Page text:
Endocrine system

    The system of hormones (endocrines) that bring about chemical coordination of the body



    Protein molecules attached to cells that only bind to specific molecules with a particular structure

    The structure of the nervous system

    The need for nervous coordination

    A single celled organism carries out all the functions of life within its plasma cell membrane. However once organisms become multicellular they need to coordinate what happens in all of their different cells.

    As multicellular organisms get bigger and bigger, cells differentiate and form tissues and organs which carry out specific functions. It is important that the different body systems work together. Animals have the biggest problem because they need to move around to find food and mates. A nervous system gives them a coordination system that works fast.

    The simple nerve net of a sea anemone allows it to coordinate the movements of its tentacles so it can capture prey
    (Photo: Anthony Short)

    The human nervous system

    The human body is made up of around 10 billion cells which all have to work together to keep you alive. People need to move about, avoid danger, find food, water and mates, control their body temperature and coordinate the activities of all the main body systems (for example the digestive system and circulatory system). This coordination is brought about by the nervous system and the endocrine system. The nervous system provides rapid coordination using electrical impulses which travel around the body fast – from about 1-120 metres per second.

    In humans the nervous system is made up of the following parts:

    • Receptors – these are specialised cells which are sensitive to changes in the environment (stimuli). Receptor cells are adapted to respond to different stimuli such as light or sound. Lots of receptor cells are often found together in sense organs for example the eye contains light sensitive cells the nose contains cells which are sensitive to taste.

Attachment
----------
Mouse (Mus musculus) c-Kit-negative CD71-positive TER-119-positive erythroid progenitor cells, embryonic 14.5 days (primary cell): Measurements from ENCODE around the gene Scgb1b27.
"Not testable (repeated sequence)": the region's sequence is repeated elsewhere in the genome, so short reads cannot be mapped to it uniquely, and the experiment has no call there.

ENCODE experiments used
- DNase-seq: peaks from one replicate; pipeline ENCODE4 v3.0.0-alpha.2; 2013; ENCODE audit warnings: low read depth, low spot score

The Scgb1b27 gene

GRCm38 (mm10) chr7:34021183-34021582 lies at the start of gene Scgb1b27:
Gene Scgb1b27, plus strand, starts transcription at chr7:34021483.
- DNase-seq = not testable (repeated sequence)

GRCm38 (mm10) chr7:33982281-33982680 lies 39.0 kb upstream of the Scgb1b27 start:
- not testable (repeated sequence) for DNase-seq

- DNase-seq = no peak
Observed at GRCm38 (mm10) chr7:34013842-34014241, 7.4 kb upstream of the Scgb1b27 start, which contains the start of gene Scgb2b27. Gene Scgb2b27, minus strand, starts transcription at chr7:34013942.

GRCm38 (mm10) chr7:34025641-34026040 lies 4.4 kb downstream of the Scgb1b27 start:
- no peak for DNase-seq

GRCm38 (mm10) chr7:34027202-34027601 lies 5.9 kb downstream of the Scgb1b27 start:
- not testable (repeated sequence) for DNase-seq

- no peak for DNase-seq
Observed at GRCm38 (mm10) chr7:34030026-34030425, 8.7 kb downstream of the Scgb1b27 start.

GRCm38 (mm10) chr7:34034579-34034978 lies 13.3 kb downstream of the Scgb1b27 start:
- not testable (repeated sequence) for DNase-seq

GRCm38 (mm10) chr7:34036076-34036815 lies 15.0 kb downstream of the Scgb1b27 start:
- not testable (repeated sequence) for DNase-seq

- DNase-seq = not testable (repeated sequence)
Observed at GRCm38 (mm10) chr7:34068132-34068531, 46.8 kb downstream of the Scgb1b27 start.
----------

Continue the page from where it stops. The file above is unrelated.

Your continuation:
• Neurones – these are cells which are adapted to carry information in the form of electrical impulses. They have long extensions which mean impulses can travel all around the body. Sensory neurones carry information from sensory receptors to the central nervous system. Motor neurones carry information from the central nervous system to the effector organs. These are the muscles and glands which bring about changes in response to stimuli.

    Click on the diagram to reveal the labels.

    A nerve is a bundle of neurones. Sensory nerves contain only sensory neurones, motor nerves contain only motor neurones and mixed nerves carry both.

    • The central nervous system (CNS) – this is made up of the brain and the spinal cord. Impulses from sensory neurones feed into the CNS. Here the sensory information is processed. The CNS coordinates the response to the incoming information and then sends out impulses along the motor neurones. As a result the body responds to the original stimulus.

    The way the nervous system works to control the responses of your body can be summed up as:

    receptor → sensory neurone → coordinator (CNS) → motor neurone → effector

    How the nervous system works to coordinate a conscious response to a stimulus.

    Question 1

    a) Which type of neurone carries impulses from the CNS to the muscles and glands of the body?

    b) Which two structures make up the human central nervous system?

    c) Summarise the way that the nervous system coordinates and controls your body

    receptor → sensory neurone → coordinator (CNS) → motor neurone → effector


    We thank D. Eisenberg, H. LeVine, A. Aguzzi, J. Collinge, R. Rosen, Y. Eisele, A. Mehta, M. Gearing, J. Manson, M. Neumann, and the members of our laboratories for critical discussions and comments. The help of H. Braak with Fig. 1, and the help of S. Eberle with the manuscript and figures is gratefully acknowledged. This work was supported by grants from the Competence Network on Degenerative Dementias (BMBF-01GI0705), ALZKULT (BMBF-031A198A), NGFN2 (BMBF-01GS08131), and anonymous foundations (to M.J.), and by National Institutes of Health grants R21AG040589, P51RR165, P51OD11132, and the CART Foundation (to L.C.W.). The content is solely the responsibility of the authors and does not necessarily represent the official views of the National Institutes of Health.

    Bosque PJ, Tyler KL. Prions and prion disease of the central nervous system (transmissible neurodegenerative diseases). In: Bennett JE, Dolin R, Blaser MJ, eds. Mandell, Douglas, and Bennett's Principles and Practice of Infectious Diseases. 9th ed. Philadelphia, PA: Elsevier 2020:chap 179.